I have been playing roleplaying games for most of my life. It’s been my passion and my inspiration since I was ten years old, dreaming of dragons and the deeps of space. Unsurprisingly, I have played a LOT of Dungeons & Dragons in that time. It was my first TTRPG, for a while my only TTRPG. It has sat in the tabletop space, its gravitational force at times waning but never absent. I have at times loved the game and hated the game, and sometimes those times were the same session of D&D. I’ve played it, I’ve DMed it, I’ve organized game days and cons around it. I’ve used it to draw folks into the hobby and I’ve seen it become the vehicle which drove some people out.
“It’s Complicated” doesn’t begin to touch how I feel about Dungeons & Dragons.
One thing that has come up in discussions around D&D’s unsquared corners and oddly built steps, though, is the common refrain from many of the game’s stalwarts whenever someone brings up an issue with the game rules.
“Well, if you don’t like it you can house rule it!”
Now, I’m not opposed to house ruling in principle. In fact it’s been part of the hobby since there was a hobby. I don’t even think I was six months into playing Basic D&D before I was suggesting ways we could do what I considered cool new things in the game. Of course, back then we house ruled not so much to change rules as add to them; the environment was not as supplement rich as it is these days, so we often had to build out aspects of the games we were playing ahead of any “official” expansions, if they ever came. So we love a good house rule around these parts.
I do think there is a discussion worth having about whether I should have to house rule a game for which I paid fifty dollars a book, but that lies outside the scope of this post. Consider a pin firmly stuck in it, we will return in a future article.
So no, I don’t oppose the idea of house ruling per se. But I was giving this a good think the other day and it niggled at me that so much of the house ruling going on is piecemeal in nature. And I mean, of course it would be. It’s happening at individual tables, as differing mixes of player and DM come up with their personal blend called “D&D”. I’ve even done it myself, both at the table and in one-off articles on bits and pieces I would change in the rules.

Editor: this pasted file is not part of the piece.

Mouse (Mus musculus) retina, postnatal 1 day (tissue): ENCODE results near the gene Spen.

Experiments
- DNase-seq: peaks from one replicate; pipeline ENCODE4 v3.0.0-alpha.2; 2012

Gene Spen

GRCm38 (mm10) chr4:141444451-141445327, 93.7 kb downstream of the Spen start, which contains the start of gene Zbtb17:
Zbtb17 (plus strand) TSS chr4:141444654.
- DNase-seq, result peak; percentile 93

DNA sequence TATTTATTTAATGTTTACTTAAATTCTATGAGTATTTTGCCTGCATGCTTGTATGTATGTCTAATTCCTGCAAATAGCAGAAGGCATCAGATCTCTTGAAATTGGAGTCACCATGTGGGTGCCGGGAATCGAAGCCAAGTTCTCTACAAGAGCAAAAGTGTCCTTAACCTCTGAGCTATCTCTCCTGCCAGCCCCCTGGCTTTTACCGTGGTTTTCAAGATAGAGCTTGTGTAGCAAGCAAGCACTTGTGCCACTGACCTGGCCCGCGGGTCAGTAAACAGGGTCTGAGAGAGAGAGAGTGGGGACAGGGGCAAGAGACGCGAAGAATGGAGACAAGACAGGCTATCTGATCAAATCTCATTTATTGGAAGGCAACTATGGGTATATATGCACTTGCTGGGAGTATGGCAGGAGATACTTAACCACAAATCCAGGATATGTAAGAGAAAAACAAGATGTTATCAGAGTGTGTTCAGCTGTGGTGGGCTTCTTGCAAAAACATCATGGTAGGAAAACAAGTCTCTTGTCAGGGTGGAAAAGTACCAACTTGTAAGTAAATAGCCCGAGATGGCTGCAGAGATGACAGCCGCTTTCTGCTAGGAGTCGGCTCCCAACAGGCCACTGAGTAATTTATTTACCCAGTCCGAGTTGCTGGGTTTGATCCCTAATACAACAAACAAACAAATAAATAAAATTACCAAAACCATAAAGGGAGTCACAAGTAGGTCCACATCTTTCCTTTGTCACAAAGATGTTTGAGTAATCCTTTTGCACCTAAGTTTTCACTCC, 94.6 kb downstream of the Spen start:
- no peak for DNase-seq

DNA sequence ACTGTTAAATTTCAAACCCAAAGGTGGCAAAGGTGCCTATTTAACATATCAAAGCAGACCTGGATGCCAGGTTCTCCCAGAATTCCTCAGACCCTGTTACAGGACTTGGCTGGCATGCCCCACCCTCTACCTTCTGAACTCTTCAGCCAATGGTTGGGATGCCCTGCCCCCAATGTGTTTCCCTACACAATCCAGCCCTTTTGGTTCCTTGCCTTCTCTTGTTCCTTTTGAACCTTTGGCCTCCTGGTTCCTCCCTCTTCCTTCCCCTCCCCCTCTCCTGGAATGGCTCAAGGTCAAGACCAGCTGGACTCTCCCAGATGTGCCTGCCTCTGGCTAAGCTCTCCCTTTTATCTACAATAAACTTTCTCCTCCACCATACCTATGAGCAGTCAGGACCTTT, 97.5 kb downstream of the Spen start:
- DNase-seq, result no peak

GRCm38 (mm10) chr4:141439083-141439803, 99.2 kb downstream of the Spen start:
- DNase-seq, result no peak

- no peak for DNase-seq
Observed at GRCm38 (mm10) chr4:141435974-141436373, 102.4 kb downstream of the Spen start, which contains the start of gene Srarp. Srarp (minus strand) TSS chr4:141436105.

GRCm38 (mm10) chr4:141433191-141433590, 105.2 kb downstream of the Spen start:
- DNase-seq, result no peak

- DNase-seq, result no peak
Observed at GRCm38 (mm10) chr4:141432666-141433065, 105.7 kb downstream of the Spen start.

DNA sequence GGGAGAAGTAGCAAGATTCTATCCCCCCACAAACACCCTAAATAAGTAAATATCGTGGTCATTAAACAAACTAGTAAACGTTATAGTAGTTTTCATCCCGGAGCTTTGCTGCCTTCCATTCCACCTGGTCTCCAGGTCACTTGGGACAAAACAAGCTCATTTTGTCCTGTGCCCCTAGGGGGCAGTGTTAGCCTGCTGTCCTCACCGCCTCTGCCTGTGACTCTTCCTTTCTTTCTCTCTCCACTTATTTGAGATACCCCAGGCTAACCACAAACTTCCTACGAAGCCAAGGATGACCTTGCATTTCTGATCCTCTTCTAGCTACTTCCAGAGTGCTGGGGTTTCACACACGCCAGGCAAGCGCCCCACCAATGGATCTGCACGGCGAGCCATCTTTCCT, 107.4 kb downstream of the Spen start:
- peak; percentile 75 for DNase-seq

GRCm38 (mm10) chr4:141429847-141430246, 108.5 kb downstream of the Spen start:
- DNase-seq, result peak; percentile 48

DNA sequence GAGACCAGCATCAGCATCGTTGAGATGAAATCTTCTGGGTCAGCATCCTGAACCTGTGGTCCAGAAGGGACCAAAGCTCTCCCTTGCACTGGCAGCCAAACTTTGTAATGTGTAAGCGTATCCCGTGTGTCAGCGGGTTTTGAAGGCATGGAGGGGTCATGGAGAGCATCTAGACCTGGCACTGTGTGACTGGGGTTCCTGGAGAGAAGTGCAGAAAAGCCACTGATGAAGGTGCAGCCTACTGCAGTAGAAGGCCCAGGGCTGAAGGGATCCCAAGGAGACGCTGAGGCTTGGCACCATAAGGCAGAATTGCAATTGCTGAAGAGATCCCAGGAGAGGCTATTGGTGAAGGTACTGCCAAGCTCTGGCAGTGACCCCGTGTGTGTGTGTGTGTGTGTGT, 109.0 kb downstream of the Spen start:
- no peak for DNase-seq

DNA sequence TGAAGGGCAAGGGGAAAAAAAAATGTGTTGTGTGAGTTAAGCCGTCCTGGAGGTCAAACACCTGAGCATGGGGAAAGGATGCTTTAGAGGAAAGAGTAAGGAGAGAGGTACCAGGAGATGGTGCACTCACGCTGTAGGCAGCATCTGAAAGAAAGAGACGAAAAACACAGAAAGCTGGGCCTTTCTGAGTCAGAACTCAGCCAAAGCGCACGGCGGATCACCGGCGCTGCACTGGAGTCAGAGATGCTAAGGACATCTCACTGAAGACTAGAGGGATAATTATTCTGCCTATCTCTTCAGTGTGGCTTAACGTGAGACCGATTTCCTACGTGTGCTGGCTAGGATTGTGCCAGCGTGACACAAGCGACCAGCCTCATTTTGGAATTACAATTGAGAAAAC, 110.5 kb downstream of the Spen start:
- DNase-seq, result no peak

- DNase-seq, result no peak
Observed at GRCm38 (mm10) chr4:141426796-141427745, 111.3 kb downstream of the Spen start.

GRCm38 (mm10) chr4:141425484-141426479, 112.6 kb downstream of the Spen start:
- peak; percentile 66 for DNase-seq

So all of this is to say, I got to thinking what if. What if someone (spoilers, dear reader, that someone will be me) treated D&D 5e like a broken down classic car. You haul it into your garage and look it over. All the parts are there and more or less functional, and in its current state it is certainly fun to drive. But what if someone…okay, fine, I…took it and instead of fixing a tire here or and a door there, I overhauled it from top to bottom? Just dove in, pulled it all apart, and rebuilt it from the ground up. What would that look like?
“But Brent,” I hear you say, “Why wouldn’t you just write your own fantasy TTRPG? Then you could make it however you want.” And you’re not wrong. But in my heart I know this about myself. I am maybe a second tier writer, and on really good days I have flashes of first tier writing. But I am a first rate editor. There is nothing I love more than digging into a big old pile of words and figuring out how to make them better than they were before. Basically I want to take the D&D books, starting with the PHB, and treat them as something I have been asked to developmentally edit.
Because lets face it, there are so many parts of D&D 5e that exist solely as artifacts to keep older players happy with the game. Let’s take an example I talked about in an article on The Rat Hole years ago: Ability Scores. As I opined then, they serve no purpose in and of themselves. You generate them when making your character, the ability score tells you the bonus you get in that ability, and then you never use the ability score you generated ever again. Sure, the game tells you to raise your ability scores at certain levels, magic items can raise them, etc. So then you blow the dust off this unused bit of crockery, quickly calculate your new bonus (ie, the thing you actually use during play), and toss the ability score back in the cupboard until you need it again.
So why have them in the game? Because so many old gamers would get grumpy if you took them away, it “wouldn’t be D&D anymore!”
I’m proposing to go ahead with this little project under the belief that: a) keeping old gamers from getting grumpy should never be part of a healthy design philosophy, and b) it not being D&D anymore might not be the worst thing.
Keeping the classic car analogy going, this is something I’m going to tinker with in my spare time. Of course I’m going to talk about it here and likely over at The Rat Hole as well. And when I have something in a readable form, I’ll post up a design doc so folks can watch as I add, remove, and flat out redesign all the parts to this classic.
I know other folks have looked at D&D and made their version of a “fantasy heartbreaker” inspired or in spite of it. Maybe this will come to nothing in the end. But from where I’m sitting now it looks and sounds like fun, so I’m going to give it a go. Stick around to see how it all works out.